It’s not unusual to hear fans of UCSB athletics complain about the choking nature of certain teams, or the fact that we don’t have a football team. However, if you listen closely, you’ll hear a lot of people talking about another issue: facilities. The battle for control of the stadiums, courts, pools and fields on campus is a complicated one, and ultimately it’s pitted the two main sporting bodies on campus against each other.
On one side there’s the Athletic Dept., headed by Athletic Director Gary Cunningham, a man who has overseen teams that have won a handful of Commissioners Cups, and even one National Championship, due in large part to one of Cunningham’s top moves: the hiring of Tim Vom Steeg. Across the artificial turf field lies the Recreation Center, which houses the Dept. of Recreation and a man who is arguably the most powerful figure in UCSB athletics. Most people outside of the sports management minor won’t recognize his name, but Jon Spaventa, the director of the Dept. of Recreation as well as the Dept. of Exercise and Sport Studies, has quietly led the way in the development of the Rec Cen. Few realize it, but Spaventa and his department are actually in charge of UCSB’s athletic facilities, leading to an uneasy balance between the two sides.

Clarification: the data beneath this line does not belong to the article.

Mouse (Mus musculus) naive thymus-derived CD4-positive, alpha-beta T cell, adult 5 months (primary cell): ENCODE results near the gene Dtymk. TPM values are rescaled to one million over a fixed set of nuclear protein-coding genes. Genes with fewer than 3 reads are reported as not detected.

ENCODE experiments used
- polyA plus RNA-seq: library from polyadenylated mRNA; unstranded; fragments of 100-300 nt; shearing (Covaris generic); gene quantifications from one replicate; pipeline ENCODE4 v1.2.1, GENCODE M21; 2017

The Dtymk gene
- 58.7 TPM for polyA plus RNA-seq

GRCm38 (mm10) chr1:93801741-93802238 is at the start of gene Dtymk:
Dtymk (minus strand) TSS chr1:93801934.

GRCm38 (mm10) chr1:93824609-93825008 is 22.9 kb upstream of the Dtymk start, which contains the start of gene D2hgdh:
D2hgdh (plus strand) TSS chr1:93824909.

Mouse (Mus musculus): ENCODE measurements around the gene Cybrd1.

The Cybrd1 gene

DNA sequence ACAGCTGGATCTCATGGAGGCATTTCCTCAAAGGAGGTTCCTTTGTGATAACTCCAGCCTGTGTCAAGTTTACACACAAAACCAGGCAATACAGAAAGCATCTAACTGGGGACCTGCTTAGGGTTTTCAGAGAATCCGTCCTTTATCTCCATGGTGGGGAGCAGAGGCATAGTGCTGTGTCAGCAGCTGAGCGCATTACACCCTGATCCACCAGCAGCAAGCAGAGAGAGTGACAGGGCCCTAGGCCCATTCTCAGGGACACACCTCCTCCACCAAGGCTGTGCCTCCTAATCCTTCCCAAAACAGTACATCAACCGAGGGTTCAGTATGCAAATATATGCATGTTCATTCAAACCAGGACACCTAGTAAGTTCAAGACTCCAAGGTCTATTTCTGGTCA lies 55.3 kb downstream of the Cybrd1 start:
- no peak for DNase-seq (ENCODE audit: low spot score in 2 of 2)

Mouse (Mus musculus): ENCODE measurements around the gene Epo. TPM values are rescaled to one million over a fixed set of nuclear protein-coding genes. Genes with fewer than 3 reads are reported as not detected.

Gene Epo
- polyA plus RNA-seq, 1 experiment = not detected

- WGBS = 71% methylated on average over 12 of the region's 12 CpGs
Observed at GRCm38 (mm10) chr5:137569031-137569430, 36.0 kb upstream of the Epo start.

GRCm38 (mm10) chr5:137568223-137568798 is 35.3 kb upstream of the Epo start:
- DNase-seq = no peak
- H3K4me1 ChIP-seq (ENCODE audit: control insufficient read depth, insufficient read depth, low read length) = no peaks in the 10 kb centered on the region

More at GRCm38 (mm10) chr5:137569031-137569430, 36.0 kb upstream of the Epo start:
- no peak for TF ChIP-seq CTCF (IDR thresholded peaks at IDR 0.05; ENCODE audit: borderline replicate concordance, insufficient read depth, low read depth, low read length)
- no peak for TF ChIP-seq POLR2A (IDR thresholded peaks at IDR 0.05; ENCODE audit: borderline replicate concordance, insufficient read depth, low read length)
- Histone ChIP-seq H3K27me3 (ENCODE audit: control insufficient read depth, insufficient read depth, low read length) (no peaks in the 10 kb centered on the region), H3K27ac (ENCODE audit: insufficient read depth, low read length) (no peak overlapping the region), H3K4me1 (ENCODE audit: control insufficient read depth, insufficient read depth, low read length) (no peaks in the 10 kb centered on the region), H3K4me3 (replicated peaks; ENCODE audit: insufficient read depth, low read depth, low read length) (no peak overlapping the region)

The history of the relationship between the Athletic Dept. and the Dept. of Recreation is long and complicated, leading to the current environment with two competing entities. When the Physical Activity Dept. was formed in the 1960s, athletics was actually a part of physical activities. Coaches were also teachers, and in the 1970s those duties were split evenly. When Spaventa arrived in 1979, the school hired a new athletic director and for the first time, the responsibilities of the position didn’t also include a position as chair of Physical Activities. The Recreation Dept. – which served the student body as a whole – had eroded in the ’70s and Spaventa worked to build the Recreation Dept. as a means to support the entire structure of athletics and physical activities. In 1985, Recreation and Physical Activities were joined, leaving the Athletic Dept. to stand alone. When athletic buildings are used for instruction, the school is allowed to receive money from the state for maintenance – a major reason why UCSB’s athletic facilities fall under the Dept. of Recreation. The Rec Cen was funded by a student fee referendum, but the department still receives money from the state because the buildings are used for instruction.
“If you don’t have instruction, the state doesn’t give you money to maintain the facilities, so if you look back historically there’s a rhyme and a reason to how the facilities have evolved and why they’re with this department,” Spaventa said. “Dollars have a lot to do with how the facilities have moved along over time and usually the dollars belong to the department that has the responsibility for the facilities.”
The chain of command has caused occasional problems for Cunningham’s department, which doesn’t control the facilities that its teams use for practice and competition.